Here’s how the AP story begins:
To you, that angry, horn-blasting tailgater is suffering from road
rage. But doctors have another name for it — intermittent explosive
disorder — and a new study suggests it is far more common than they
realized, affecting up to 16 million Americans.
think it’s bad behavior and that you just need an attitude adjustment,
but what they don’t know … is that there’s a biology and cognitive
science to this," said Dr. Emil Coccaro, chairman of psychiatry at the
University of Chicago’s medical school.
I love that phrase: "there’s a biology and cognitive science to this." It’s scientific, don’t you see? It’s not just a matter of vague concepts like anger, or self-control. It’s part of your biology. Never mind that the the phrase has no real meaning.
But how would you actually diagnose this disorder to make sure it’s a disorder rather than say, merely an attitude or an immaturity?
The study was based on a national face-to-face survey of 9,282 U.S.
adults who answered diagnostic questionnaires in 2001-03. It was funded
by the National Institute of Mental Health.
About 5 percent to 7 percent of the nationally representative sample
had had the disorder, which would equal up to 16 million Americans.
That is higher than better-known mental illnesses such as schizophrenia
and bipolar disorder, Coccaro said.
The implication is that intermittent explosive disorder or IED is a lesser-known mental illness. So a guy who gets really angry sometimes isn’t just suffering from a disorder. He has an illness. A mental illness. How do you diagnose this "illness?" Well, there’s no real lab test. And in this study, it was a face-to-face survey. That’s supposed to imply, I guess, that it’s more accurate than a mail-in survey or a computer survey or a phone survey. But how would you survey someone about getting really angry?
What questions would you ask?
The AP story doesn’t say. It’s hard to find a news report that does say. But the WebMD story by Miranda Hitti tells you how the authors defined IED:
To qualify as intermittent explosive disorder, those attacks must not have been linked to drugs, alcohol, or conditions such as.
Survey questions included how often participants had experienced anger attacks in which they:
- Lost control and broke or smashed something worth more than a few dollars
- Lost control and hit or tried to hurt someone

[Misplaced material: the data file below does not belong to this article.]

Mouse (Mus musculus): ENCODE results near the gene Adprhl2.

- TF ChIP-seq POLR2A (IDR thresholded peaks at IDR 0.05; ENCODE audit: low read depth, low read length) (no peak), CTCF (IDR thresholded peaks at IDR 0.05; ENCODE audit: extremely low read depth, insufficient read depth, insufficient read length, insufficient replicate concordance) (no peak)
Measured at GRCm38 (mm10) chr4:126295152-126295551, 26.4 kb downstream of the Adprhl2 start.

- Lost control and threatened to hit or hurt someone
That’s scientific? Come on. What exactly does "lost control" mean? Yelling furiously "I’m going to kill you?" Does that qualify? Is it just an expression or a threat? In the study, you had to have at least one of these three "symptoms."
If someone asked you these questions to your face, how would you respond? Hey, maybe the incidence of IED is underestimated because people were too embarrassed to tell an interviewer about their rage. Or maybe the face-to-face interviewer helped the respondents overcome their reticence and gave them encouragement when an interviewee asked, what exactly do you mean by "lost control" or "tried to hurt." So maybe it’s overestimated.
The ending of the AP story is almost comical:
Coccaro said the disorder involves inadequate production or
functioning of serotonin, a mood-regulating and behavior-inhibiting
brain chemical. Treatment with antidepressants, including those that
target serotonin receptors in the brain, is often helpful, along with
behavior therapy akin to anger management, Coccaro said.
Most sufferers in the study had other emotional disorders or drug or
alcohol problems and had gotten treatment for them, but only 28 percent
had ever received treatment for anger.
"This is a well-designed, large-scale, face-to-face study with
interesting and useful results," said Dr. David Fassler, a psychiatry
professor at the University of Vermont. "The findings also confirm that
for most people, the difficulties associated with the disorder begin
during childhood or adolescence, and they often have a profound and
ongoing impact on the person’s life."
Jennifer Hartstein, a psychologist at Montefiore Medical Center in
New York, said she had just diagnosed the disorder in a 16-year-old boy.
"In most situations, he is relatively affable, calm and very
responsible," she said. But in stressful situations at home, he
"explodes and tears apart his room, throws things at other people" to
the point that his parents have called the police.
Hartstein said the study is important because many people are not aware of the disorder.
Really? I’m surprised. According to my friends who are parents of teenagers, this is typical behavior for 16 year-olds. Maybe not of parents, who don’t always call the police, but lots of 16 year olds do storm around and occasionally throw things. The parents I know have a different name for this disorder. They call it "puberty" and for boys, it’s more related to testosterone rather than seratonin.
The real story is found in the very last line of the WebMD story (kudos to reporter Hitti):
The journal notes that the study was funded in part by the drug
companies Eli Lilly and Company, GlaxoSmithKline, Bristol-Myers Squibb,
and Ortho-McNeil Pharmaceutical Inc.
So take something that has been part of the human experience since Cain killed Abel, classify it as at least a disorder or maybe it’s a disease, a mental illness, and suck up to the drug companies and the anger management therapists whose track record of success is unknown. Gussy the whole thing up with talk of biology and serotonin and you’ve got a new way to "cure" people.
If serotonin is a big part of the story, a real scientist would have looked at the correlation between levels of serotonin and answers to that face-to-face survey. Without that, there’s no there, there.
Psychiatry is intellectually and morally bankrupt.